“Your logo saves lives!”

You design a logo and hand it over to the client and, through them, to the wider world—and like any cultural offering, people make of it what they will, ignoring many of the details you anguished over but (at least in rare cases like this one) responding to, and recreating, the things it contains that matter most.


A typical identity project involves plenty of personal creative investment, hours upon hours devoted to rounds of sketching, revisions, and the painstaking final tweaks to create a singular, perfect end result. Once the identity is complete and leaves our hands, though, we can’t protect the precious qualities of what we delivered, and it’s at the hands of clients to see if it remains in its intended form as time goes on. Yet, during a routine check-up call — something I do from time to time with previous clients — one of my logos definitely strayed from any branding guidelines, but, surprisingly, done so to the betterment and even salvation of populations living continents away.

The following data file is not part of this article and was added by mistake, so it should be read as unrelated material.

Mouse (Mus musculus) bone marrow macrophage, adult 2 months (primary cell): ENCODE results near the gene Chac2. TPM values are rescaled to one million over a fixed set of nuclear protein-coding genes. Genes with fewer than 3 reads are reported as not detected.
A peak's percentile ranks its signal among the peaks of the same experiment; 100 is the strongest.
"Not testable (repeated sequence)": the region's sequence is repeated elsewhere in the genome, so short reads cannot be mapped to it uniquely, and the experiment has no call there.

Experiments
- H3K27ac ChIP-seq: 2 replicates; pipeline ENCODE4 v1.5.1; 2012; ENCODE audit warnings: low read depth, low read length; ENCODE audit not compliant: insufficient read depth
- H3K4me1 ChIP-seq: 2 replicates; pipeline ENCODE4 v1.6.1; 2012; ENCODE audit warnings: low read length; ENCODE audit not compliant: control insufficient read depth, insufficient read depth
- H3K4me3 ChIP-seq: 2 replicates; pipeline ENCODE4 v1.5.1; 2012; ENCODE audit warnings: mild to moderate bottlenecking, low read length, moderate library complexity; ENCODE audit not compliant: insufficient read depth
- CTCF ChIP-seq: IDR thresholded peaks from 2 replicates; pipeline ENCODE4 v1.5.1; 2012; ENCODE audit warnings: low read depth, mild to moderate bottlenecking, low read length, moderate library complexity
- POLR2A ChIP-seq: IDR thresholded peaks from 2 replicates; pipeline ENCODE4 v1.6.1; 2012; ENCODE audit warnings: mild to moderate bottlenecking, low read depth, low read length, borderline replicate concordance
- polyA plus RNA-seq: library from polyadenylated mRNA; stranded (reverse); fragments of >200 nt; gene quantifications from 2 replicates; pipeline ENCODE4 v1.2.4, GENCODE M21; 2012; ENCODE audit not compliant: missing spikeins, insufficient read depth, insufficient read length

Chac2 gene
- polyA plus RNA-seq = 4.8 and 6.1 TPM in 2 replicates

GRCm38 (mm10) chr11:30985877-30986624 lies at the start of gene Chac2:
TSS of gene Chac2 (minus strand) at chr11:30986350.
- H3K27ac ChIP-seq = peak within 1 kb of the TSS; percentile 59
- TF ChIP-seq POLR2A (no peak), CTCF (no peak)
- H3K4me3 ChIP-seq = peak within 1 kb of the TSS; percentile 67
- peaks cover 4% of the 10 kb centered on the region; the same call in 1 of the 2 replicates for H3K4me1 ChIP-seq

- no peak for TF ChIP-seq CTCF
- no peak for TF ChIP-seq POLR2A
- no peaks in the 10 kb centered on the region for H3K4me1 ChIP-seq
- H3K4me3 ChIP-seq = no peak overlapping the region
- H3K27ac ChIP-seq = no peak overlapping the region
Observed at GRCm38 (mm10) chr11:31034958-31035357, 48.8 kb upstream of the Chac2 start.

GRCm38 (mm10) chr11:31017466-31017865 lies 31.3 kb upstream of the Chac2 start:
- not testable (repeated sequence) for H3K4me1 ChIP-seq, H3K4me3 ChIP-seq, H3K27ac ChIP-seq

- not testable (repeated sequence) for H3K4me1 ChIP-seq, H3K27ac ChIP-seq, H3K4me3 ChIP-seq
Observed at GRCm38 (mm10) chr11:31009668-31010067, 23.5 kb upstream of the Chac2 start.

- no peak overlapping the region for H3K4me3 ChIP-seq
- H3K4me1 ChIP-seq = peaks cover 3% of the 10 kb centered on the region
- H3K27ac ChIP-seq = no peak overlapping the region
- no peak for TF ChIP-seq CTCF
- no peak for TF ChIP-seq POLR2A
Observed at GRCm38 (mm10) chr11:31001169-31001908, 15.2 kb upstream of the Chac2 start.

During one such call, I spoke with Jennifer Dylan, Senior Manager of Creative Services at Mercy Corps, the aid organization for which we designed a new identity several years ago. “How is the brand identity going?” I asked, “Is the logo working in the field?” To which she answered, “Your logo saves lives!” That is by far the most unexpected and most profound response I have ever heard. She elaborated about how important it was for the victims to recognize the much-desired help and to differentiate it from not-so-well meaning people and the “enemy.” Just like the Red Cross is instantly recognizable, so too does Mercy Corps have to signal their brand on vehicles of any kind, on tents and primitive structures, on clothing, flags and banners, on wells and supplies, packages, and signs.

from “Have Mercy on My Logo,” by Steff Geisbuhler, Brand New, 11 December 2009

Originally published at culture-making.com.

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